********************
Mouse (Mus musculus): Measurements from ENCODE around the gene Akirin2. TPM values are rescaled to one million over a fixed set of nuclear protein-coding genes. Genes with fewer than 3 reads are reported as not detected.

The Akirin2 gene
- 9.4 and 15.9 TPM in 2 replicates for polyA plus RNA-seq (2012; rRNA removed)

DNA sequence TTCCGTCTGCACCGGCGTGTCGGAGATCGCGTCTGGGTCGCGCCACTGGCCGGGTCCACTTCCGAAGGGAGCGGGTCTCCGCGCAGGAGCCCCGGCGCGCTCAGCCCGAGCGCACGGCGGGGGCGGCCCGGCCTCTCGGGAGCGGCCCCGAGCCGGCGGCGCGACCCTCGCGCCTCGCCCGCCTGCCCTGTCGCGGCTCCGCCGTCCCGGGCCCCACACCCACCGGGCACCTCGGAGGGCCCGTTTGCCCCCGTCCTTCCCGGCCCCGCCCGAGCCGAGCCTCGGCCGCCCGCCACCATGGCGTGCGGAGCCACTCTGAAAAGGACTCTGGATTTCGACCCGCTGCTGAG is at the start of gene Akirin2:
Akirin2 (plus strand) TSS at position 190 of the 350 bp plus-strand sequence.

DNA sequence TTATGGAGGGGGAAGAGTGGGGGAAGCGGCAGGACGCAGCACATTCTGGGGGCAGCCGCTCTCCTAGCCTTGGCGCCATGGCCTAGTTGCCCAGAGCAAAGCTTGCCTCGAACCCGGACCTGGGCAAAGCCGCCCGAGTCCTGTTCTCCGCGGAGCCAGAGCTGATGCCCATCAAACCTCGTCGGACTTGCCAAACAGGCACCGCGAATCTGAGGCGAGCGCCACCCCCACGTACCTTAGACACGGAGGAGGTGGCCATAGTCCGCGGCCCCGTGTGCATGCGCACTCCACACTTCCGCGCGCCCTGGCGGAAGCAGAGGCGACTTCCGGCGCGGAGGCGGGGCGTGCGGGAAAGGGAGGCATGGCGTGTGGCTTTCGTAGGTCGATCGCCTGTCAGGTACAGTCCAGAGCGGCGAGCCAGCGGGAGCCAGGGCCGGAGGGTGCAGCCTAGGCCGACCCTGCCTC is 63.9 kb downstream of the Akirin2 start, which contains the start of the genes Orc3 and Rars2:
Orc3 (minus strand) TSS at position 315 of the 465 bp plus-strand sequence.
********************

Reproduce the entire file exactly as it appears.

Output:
Mouse (Mus musculus): Measurements from ENCODE around the gene Akirin2. TPM values are rescaled to one million over a fixed set of nuclear protein-coding genes. Genes with fewer than 3 reads are reported as not detected.

The Akirin2 gene
- 9.4 and 15.9 TPM in 2 replicates for polyA plus RNA-seq (2012; rRNA removed)

DNA sequence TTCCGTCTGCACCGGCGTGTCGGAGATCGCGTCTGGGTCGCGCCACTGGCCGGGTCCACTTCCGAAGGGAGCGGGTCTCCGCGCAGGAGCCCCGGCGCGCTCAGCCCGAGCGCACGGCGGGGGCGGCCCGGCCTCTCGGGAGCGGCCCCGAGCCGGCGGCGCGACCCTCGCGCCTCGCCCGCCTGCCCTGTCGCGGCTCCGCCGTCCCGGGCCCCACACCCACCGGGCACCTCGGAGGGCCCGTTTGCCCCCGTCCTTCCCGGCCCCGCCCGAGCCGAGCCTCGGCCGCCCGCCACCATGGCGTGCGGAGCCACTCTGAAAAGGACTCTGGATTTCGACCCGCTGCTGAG is at the start of gene Akirin2:
Akirin2 (plus strand) TSS at position 190 of the 350 bp plus-strand sequence.

DNA sequence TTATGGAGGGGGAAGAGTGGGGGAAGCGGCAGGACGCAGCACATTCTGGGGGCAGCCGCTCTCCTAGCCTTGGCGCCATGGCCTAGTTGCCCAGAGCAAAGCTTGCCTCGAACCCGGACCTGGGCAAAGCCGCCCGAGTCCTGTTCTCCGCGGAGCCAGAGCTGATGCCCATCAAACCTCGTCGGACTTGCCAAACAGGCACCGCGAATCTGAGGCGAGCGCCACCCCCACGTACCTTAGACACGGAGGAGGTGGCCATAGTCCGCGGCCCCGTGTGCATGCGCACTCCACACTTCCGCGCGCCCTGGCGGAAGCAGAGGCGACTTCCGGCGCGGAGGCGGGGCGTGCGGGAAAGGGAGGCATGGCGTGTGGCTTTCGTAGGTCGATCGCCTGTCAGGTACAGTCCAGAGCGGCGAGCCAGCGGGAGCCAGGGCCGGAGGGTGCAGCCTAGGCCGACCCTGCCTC is 63.9 kb downstream of the Akirin2 start, which contains the start of the genes Orc3 and Rars2:
Orc3 (minus strand) TSS at position 315 of the 465 bp plus-strand sequence.